Gathering around the family table for the holidays can be a joyous time. Family members catching up. Mom and Dad enjoying their place of honor at the head of the table with the grandchildren all around. A flawless fresh turkey cooked to perfection with home grown vegetables complete the scene.
Soon, the ‘Hallmark’ moment is ruined by the adult child who announces after the ‘toast’, that Mom and Dad need to sit down and have ‘the talk’ about the rest of their lives. All is quiet, all is not calm. Everyone knows this needs to happen, but is now the right time, really?
However, the reality is that this talk does need to happen! According to Fidelity’s first ever ‘Intra-Family Generational Finance Study‘, 89% of families agree that health and elder care discussions are important. The study goes on to further say that “while more than nine in 10 (94 percent) adult children and their parents agree it is important to have frank conversations about wills and estate planning, eldercare or covering retirement expenses, there are significant barriers to even starting these discussions within families.”
In my upcoming book, ‘Having “The Talk” with Your Parents About Retirement’, I present some ‘starting points’ to begin these discussions. Many adult children have told me that they’ve used recent stories about their parents’ friends and family members as good launching points for this discussion. Bringing up “that story about cousin Ralphie who never put together a trust for his parents and now it’s too late as Aunt Hilda is going to a nursing home” or “my friend’s Mom regrets never looking into long term care insurance now that she sees that the bills for her husband are wiping out any inheritance that she can leave“, can help to begin a conversation and stress the need to have “the talk”.
I had a business friend who traveled to her hometown for a meeting. As this allowed her to visit her parents, she stopped by and spent a night at her old home. The parents were happy to see her and she casually and jokingly told them that she was “stopping by to check on her inheritance.” My friend tells me that as she was regretting saying that joke, her parents looked at each other and told her that “it’s funny that you mention that as your Mom and I want to discuss that very thing with you.” My friend told me that the trip was more valuable for the conversation that followed than the business results she achieved at her meeting.
Let’s face it. Most of us have these conversations. However, they’re often done too late. We end up having them when our parents are in situations that are difficult to change or they have diminished mental capacities. We have them after expectations have been made by family members as to who gets what and often the discussions result in broken relationships and siblings who no longer talk to each other.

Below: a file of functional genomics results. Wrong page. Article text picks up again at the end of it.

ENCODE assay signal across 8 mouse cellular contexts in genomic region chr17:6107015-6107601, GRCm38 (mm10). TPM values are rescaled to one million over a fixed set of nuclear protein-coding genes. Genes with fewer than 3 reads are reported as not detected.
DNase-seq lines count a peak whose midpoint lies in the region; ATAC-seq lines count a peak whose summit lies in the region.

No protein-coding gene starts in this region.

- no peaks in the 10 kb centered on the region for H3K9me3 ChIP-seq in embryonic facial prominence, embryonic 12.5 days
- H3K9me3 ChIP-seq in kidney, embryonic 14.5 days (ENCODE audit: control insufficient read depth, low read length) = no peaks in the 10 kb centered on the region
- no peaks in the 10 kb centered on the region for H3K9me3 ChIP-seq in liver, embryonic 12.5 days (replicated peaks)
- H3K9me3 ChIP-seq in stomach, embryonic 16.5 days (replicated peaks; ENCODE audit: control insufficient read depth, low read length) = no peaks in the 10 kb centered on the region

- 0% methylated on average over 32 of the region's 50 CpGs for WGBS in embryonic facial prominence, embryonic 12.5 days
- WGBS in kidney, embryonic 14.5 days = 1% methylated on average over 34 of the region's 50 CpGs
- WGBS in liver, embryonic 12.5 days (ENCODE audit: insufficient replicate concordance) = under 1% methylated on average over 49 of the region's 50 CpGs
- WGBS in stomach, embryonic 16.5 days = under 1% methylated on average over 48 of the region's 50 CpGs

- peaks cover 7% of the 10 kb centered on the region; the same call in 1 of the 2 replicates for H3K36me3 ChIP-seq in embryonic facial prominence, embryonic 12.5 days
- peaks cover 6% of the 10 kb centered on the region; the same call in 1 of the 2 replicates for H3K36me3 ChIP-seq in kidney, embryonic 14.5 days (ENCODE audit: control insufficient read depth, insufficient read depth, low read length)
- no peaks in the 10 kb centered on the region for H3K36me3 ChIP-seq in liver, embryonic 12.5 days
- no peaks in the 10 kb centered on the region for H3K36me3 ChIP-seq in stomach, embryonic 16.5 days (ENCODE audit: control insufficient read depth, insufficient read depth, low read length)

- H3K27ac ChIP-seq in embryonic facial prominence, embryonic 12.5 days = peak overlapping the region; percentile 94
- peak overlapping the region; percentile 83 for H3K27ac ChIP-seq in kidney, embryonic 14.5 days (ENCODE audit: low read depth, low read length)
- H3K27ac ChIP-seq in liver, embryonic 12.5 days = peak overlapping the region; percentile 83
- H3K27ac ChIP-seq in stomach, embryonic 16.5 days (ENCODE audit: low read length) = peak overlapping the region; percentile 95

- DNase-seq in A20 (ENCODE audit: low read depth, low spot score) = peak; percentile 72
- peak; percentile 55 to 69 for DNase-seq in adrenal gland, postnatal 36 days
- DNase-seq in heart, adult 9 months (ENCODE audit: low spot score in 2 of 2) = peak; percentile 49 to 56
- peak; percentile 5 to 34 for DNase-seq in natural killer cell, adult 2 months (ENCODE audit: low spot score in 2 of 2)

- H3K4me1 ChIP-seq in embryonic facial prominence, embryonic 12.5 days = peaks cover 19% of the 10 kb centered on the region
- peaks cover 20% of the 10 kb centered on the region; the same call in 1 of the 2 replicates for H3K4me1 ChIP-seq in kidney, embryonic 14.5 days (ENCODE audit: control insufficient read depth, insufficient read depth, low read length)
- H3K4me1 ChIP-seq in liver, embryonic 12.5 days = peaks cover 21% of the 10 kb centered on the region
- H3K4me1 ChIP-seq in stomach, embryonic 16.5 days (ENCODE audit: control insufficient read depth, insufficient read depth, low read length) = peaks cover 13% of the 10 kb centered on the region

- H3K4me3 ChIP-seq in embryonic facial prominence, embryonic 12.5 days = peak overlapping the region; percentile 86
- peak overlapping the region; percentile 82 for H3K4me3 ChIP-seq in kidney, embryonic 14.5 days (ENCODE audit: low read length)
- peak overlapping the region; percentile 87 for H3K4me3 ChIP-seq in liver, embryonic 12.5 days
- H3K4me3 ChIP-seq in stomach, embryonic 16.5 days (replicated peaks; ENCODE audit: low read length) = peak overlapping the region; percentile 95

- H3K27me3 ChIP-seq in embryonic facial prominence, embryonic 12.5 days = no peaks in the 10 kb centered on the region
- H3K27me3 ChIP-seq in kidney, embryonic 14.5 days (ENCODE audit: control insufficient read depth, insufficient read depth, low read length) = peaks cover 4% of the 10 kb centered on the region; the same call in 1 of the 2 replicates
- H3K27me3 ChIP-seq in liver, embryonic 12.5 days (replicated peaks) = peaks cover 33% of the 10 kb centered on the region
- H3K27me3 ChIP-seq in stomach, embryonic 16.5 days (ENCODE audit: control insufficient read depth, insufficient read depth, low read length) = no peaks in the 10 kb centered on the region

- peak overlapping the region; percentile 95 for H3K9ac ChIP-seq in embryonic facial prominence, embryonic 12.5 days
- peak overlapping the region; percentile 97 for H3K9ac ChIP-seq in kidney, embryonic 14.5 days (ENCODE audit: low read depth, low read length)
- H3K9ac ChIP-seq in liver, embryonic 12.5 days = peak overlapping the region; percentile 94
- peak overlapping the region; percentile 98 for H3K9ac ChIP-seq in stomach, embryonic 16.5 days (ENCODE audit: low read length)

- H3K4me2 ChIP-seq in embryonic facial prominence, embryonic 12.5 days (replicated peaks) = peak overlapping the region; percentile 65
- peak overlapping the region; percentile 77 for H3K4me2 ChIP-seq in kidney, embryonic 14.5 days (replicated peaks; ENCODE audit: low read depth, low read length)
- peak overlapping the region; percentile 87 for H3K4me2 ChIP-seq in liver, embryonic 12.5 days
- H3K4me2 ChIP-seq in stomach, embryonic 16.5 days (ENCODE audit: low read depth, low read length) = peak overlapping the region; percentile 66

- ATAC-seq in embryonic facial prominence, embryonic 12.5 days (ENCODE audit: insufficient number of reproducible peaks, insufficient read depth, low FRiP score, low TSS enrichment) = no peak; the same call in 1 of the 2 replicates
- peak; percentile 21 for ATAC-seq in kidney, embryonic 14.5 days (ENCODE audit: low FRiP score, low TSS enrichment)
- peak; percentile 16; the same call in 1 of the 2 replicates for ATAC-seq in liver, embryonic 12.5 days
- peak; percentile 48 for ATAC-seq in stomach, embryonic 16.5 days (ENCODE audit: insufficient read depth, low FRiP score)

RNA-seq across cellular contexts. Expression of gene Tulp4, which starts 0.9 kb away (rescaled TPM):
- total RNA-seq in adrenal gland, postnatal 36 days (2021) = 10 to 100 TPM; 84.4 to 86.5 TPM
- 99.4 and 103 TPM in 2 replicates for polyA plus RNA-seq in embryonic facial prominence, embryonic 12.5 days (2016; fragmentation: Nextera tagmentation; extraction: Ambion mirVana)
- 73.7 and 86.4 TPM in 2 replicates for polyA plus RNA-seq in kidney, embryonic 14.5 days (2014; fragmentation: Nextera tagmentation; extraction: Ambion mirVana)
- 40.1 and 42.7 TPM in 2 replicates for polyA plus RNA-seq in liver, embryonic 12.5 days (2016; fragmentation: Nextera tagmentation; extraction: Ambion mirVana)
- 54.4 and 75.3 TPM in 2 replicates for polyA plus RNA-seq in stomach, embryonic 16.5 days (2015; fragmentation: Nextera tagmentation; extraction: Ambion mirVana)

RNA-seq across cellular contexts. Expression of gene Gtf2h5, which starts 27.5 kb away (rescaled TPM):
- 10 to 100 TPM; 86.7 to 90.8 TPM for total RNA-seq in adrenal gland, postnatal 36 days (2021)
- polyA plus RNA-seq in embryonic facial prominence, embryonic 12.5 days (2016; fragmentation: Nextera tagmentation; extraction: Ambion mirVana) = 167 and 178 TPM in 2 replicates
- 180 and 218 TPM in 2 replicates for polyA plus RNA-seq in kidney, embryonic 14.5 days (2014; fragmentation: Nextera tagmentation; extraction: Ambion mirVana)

Finding the right time to have these discussions is never easy and when we do, like my friend, we often stumble upon them (and those are the lucky ones). My belief that I explore and stress in my upcoming book, ‘Having “The Talk” with Your Parents About Retirement’ is that the best time to have these discussions is sooner, rather than later, and that the best time to have them is when your parents are newly retired or nearing retirement. The Fidelity study agrees with me on this point: “Parents are more likely to cite when they near or enter retirement (37 percent) as the right time, while children indicate that they’d like to have a conversation before their parents retire or have health issues (37 percent).”
The reality is that as life and finances are becoming more complex than ever, we find that more parents are willing to discuss their retirement and later stage of life with their children than ever before. The Fidelity study points out that “sixty-five percent of adult children and parents agree that discussing retirement readiness is an important topic.”
The wonderful part about all of this is that once you have ‘the talk’, there is a huge weight off of both the adult children and the parents’ shoulders. Anne Tergesen points out in her recent article (link below): “Not surprisingly, those who take the time to have these conversations tend to feel better. Fidelity said that 90% of the parents who have had such discussions with their adult children reported having “peace of mind.” Only 61% of parents who have not had this talk felt the same way.”
So this holiday season while you’re considering whether or not to have ‘the talk’ with your parents, I’d recommend that you commit to doing that. If you recognize the importance and value that having ‘the talk’ will bring and if you pay attention to the signals that will come up, you’ll soon find the path to having ‘the talk’. Maybe as a new year’s resolution (my book comes out in December) or if you’re lucky, maybe you’ll find just the right time while you’re with your parents during the holidays.
However, while sitting around the table for Thanksgiving, I’d recommend asking for the mashed potatoes rather than your parents’ financial records.